Methodological quality of the review: Medium confidence
Author: Powe NR, Schein OD, Gieser SC, Tielsch JM, Luthra R, Javitt J, Steinberg EP.
Region: Details not provided
Sector: Age-related cataract
Sub-sector: clinical outcomes (visual acuity, complications)
Type of cataract: Age-related cataract
Equity focus: None specified
Review type: Effectiveness review
Quantitative synthesis method: Meta-analysis
Qualitative synthesis methods: Not applicable
Cataract extraction with intraocular lens (IOL) implantation is highly effective and successful. However, some of the complications from cataract surgery can result in significant visual impairment as well as additional health care costs.
To report the best available evidence on the effectiveness of cataract surgical techniques (Phacoemulsification [Phaco], extracapsular cataract extraction [ECCE] and intracapsular cataract extraction [ICCE] with anterior chamber lens) by analysing the evidence on clinical outcomes: visual acuity and complications; and to analyse the difference in cataract surgical outcomes according to the surgical technique used.
The review included 90 studies that addressed either visual acuity or complications following cataract extraction. Seven (8%) of the 90 included studies were cohort studies (that is, they compared outcomes in two or more groups of patients). The remaining 83 studies (92%) were clinical series.
The pooled percentage of eyes (weighted by sample size) with postoperative visual acuity of 20/40 or better was 95.5% (95% confidence interval [CI], 95.1% to 95.9%) among eyes without pre-existing ocular comorbidity, and 89.7% (95% CI, 89.3% to 90.2%) for all eyes.
The pooled percentage of eyes experiencing complications (weighted by sample size and, when pertinent, by quality score of the individual studies but not adjusted for variation in duration of follow-up) ranged from 0.13% for endophthalmitis to 19.7% for posterior capsule opacification. Pooled proportions of eyes with other complications were as follows: bullous keratopathy, 0.3%; intraocular lens malposition/dislocation, 1.1%; clinically apparent cystoid macular oedema, 1.5%; and retinal detachment, 0.7%.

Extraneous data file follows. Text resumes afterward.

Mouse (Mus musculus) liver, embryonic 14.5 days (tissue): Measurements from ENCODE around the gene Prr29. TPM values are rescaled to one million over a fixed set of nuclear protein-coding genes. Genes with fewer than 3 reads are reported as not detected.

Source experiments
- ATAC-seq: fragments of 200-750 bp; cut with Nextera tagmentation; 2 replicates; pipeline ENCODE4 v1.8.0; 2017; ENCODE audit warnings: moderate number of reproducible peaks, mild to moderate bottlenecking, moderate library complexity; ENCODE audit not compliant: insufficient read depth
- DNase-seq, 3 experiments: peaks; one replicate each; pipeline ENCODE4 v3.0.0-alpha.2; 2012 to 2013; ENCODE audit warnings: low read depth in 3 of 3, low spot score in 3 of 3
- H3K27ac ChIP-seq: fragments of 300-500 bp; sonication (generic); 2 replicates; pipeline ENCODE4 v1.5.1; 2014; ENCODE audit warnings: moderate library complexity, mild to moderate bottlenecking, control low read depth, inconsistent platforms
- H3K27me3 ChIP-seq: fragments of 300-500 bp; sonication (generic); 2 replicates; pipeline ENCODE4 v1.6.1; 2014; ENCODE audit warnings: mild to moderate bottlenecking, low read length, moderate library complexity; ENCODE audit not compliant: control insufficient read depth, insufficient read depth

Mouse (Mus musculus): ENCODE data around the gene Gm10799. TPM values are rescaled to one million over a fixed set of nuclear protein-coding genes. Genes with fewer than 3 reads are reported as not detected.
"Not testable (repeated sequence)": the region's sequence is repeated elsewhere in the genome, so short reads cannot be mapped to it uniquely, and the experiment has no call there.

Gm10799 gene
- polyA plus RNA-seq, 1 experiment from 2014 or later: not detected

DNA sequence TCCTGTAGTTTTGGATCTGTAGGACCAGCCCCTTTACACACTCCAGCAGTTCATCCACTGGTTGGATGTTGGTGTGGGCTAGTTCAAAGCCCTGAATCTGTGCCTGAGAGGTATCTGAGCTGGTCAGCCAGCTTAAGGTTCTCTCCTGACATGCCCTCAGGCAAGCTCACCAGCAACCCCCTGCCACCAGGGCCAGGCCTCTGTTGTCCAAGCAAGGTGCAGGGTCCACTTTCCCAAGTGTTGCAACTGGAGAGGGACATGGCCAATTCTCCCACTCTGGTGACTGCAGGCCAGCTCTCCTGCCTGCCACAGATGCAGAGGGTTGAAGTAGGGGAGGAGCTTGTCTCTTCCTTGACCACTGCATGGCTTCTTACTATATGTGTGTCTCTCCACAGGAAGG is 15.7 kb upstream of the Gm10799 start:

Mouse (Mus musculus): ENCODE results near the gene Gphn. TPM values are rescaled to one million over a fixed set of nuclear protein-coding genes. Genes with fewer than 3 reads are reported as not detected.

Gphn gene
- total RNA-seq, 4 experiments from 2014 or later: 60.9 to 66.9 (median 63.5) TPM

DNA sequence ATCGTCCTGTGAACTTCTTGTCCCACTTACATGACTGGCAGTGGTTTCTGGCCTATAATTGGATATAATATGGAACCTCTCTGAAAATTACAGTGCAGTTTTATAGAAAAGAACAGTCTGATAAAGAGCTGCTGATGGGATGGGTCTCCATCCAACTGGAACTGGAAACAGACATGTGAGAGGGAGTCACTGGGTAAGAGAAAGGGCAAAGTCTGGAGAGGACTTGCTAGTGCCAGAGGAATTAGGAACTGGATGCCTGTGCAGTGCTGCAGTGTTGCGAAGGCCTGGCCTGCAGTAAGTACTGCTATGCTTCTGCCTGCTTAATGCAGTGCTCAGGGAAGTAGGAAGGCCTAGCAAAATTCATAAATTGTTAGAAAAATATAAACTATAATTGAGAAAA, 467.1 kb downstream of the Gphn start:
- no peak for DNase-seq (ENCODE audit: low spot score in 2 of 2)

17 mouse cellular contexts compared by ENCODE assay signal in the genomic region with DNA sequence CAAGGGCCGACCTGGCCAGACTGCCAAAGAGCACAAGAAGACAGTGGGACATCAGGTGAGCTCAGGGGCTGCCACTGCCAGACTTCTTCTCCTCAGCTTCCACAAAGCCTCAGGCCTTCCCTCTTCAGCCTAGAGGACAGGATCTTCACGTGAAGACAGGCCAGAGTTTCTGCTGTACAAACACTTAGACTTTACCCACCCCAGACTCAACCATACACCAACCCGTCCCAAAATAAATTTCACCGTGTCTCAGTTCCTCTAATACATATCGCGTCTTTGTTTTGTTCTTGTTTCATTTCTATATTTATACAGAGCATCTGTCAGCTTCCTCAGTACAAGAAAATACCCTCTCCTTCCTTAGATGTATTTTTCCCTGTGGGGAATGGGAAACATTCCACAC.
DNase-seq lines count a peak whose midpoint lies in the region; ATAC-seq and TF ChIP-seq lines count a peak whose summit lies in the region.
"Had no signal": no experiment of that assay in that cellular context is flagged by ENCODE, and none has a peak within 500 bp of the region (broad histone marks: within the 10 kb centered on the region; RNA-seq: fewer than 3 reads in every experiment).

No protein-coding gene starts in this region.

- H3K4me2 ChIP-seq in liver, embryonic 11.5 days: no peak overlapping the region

Overall, authors concluded that modern cataract surgery resulted in excellent visual acuity and was a safe procedure regardless of the extraction technique used. For future research, authors suggested the standardization of the visual acuity measurement; better reporting of the number of eyes and patients; reporting other measures of overall functional status besides VA; and that post-surgery recovery time and uncorrected VA should be considered as outcomes.
Inclusion criteria consisted of clinical trials or observational studies with primary data collection published between 1975 and 1991 and addressed standard ECCE with posterior chamber IOL implantation or Phaco with posterior chamber IOL implantation. It also included articles published in 1980 or later and addressed ICCE with flexible anterior chamber IOL implantation. A study was eligible if it also addressed either visual acuity or complications of cataract surgery and was written in English.
Authors conducted a two-phased computerized search of MEDLINE database. The first search was supplemented with a second computerized search performed by an experienced librarian, a search of the bibliographies of published and unpublished studies, a search of the bibliographies of articles included in the review, and a search of the references in the included studies. Study selection and data abstraction was conducted by two authors. However, it was not clear whether this was conducted independently. Included studies underwent a structured review to assess rigour of the methods reported in these studies conducted by two authors independently.
To compare proportions of eyes experiencing complications with Phaco vs ECCE, pooled results and the corresponding 95% CI were calculated separately for cohort studies (using the pooled log-odds ratio method of Mantel-Haenszel) and for cohort studies and clinical series combined. A test of homogeneity for consistency of treatment effects was used to assess the appropriateness of pooling of results of cohort studies.
The review did not clearly discuss the generalizability of findings and did not illustrate methods to assess applicability.
The authors did not provide geographic focus details of included studies.
Authors used rigorous methods to select studies, extract data and quality assess included studies; and methods used to analyse findings were clearly reported. However, this review had some limitations. The literature search, while covering reference/bibliographies lists and contacting authors for additional trials, did not avoid language bias and searched on a single database only. Therefore, medium confidence was attributed in the conclusions about the effects of this study.
Powe NR, Schein OD, Gieser SC, Tielsch JM, Luthra R, Javitt J, Steinberg EP. Synthesis of the Literature on Visual Acuity and Complications Following Cataract Extraction With Intraocular Lens Implantation. Arch. Ophthalmol. 1994;vol 112:239-52.